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D. Hartmann (Clemson University), S. Plueschke, R. Diehl (MPE, Garching), U. Oberlack (Columbia University)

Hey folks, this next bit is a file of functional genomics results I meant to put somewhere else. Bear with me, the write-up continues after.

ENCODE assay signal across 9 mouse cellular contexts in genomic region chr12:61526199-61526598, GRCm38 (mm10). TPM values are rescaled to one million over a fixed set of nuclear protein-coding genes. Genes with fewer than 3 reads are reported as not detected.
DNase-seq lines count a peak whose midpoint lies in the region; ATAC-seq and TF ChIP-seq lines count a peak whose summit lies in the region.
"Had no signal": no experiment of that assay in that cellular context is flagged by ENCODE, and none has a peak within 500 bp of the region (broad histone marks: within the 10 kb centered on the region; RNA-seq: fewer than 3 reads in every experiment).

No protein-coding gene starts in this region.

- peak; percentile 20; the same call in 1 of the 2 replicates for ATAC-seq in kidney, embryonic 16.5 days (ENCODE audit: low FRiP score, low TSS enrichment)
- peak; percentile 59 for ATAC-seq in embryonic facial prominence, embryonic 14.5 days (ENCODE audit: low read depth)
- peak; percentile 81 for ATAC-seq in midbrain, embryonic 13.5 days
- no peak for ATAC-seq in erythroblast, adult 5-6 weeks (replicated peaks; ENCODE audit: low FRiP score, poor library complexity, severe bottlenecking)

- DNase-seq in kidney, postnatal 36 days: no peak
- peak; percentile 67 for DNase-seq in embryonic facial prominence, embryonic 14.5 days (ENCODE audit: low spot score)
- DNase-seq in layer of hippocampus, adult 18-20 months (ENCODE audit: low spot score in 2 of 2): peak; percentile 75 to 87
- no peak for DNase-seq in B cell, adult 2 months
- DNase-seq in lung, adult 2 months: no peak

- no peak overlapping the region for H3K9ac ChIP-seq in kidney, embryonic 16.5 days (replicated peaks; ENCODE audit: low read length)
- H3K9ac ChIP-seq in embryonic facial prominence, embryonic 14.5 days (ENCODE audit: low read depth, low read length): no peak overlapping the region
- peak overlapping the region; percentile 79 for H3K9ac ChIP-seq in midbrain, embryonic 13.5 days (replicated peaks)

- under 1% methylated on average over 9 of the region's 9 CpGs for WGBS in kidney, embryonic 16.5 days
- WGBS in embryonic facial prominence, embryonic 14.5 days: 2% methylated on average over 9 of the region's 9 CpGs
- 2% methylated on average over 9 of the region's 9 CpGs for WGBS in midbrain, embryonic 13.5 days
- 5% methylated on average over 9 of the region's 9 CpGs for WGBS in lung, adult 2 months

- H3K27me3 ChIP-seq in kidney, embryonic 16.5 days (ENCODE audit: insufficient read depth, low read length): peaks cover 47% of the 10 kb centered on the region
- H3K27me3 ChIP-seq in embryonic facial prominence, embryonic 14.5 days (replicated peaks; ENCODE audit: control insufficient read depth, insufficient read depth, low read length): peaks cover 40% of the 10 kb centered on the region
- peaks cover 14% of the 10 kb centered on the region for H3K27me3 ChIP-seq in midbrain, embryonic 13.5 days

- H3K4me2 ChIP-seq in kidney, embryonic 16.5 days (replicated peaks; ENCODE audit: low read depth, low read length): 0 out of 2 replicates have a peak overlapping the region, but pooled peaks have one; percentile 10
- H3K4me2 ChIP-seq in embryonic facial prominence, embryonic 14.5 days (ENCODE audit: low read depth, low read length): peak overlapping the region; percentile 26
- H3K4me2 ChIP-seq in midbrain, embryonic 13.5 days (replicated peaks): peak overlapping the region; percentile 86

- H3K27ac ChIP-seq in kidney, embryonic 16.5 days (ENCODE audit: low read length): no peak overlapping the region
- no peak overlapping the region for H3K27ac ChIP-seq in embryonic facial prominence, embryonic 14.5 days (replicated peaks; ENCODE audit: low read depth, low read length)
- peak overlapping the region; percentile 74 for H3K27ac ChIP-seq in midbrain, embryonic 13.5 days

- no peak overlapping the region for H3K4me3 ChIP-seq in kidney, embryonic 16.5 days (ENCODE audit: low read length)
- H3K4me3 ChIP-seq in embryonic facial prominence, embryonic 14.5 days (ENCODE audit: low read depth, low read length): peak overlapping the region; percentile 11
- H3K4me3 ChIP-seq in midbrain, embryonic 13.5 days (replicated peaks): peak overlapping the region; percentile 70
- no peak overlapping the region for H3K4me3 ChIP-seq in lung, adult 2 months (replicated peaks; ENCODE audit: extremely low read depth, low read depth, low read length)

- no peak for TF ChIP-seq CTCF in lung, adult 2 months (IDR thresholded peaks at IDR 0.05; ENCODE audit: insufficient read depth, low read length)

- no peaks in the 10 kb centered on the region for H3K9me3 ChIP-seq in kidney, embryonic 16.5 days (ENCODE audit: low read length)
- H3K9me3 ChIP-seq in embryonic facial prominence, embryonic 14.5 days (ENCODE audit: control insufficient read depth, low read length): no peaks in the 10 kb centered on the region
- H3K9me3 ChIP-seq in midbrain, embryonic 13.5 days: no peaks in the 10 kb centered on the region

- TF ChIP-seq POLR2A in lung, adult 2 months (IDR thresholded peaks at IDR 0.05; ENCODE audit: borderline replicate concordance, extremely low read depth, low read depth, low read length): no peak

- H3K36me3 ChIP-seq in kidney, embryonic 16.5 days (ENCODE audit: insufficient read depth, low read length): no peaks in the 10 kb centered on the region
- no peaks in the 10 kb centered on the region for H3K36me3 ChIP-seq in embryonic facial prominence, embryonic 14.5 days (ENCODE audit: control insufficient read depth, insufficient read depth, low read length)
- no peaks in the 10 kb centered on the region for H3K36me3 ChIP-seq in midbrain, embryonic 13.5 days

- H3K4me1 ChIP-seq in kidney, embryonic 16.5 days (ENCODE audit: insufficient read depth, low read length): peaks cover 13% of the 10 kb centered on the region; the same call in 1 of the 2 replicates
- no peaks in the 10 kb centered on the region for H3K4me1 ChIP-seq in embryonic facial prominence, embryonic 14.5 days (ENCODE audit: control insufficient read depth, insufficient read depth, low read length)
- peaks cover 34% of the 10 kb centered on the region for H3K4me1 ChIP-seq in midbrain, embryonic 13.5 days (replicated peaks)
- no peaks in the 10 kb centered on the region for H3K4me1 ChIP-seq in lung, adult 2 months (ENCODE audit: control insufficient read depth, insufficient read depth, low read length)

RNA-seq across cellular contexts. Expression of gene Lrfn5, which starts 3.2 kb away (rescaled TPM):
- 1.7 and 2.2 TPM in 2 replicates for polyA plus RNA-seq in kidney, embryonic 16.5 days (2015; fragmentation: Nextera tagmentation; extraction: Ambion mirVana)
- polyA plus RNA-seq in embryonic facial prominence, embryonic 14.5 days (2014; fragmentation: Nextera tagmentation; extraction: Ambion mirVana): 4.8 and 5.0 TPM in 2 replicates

Massive star winds and subsequent supernova explosions are responsible for a steady state abundance in the ISM of about one solar mass of radioactive 26Al. The decay of this isotope produces a strong gamma-ray line at 1.809 MeV. COMPTEL aboard the Compton Observatory has mapped this emission in detail. In addition to the pronounced glow in the inner Galaxy, bright emission regions are also found at large longitudes. One outstanding "hotspot" is associated with the Cygnus region. In this area several OB associations are located, and superbubble structures are well established. We study the evolution of such bubbles, driven by strong star burst epsiodes. Population synthesis methods are used to determine the energy and radiation input as a function of time, which in turn is used to calculate the hydrodynamic evolution of the expanding shell. The production of 26Al (and also 60Fe) is followed, so that we can use the observed flux at 1.809 MeV to constrain the parameters of the Cygnus bubble. COMPTEL data and superbubble simulations will be presented, and we specifically discuss the implications of gamma-ray line spectroscopy for the study of Galactic star formation.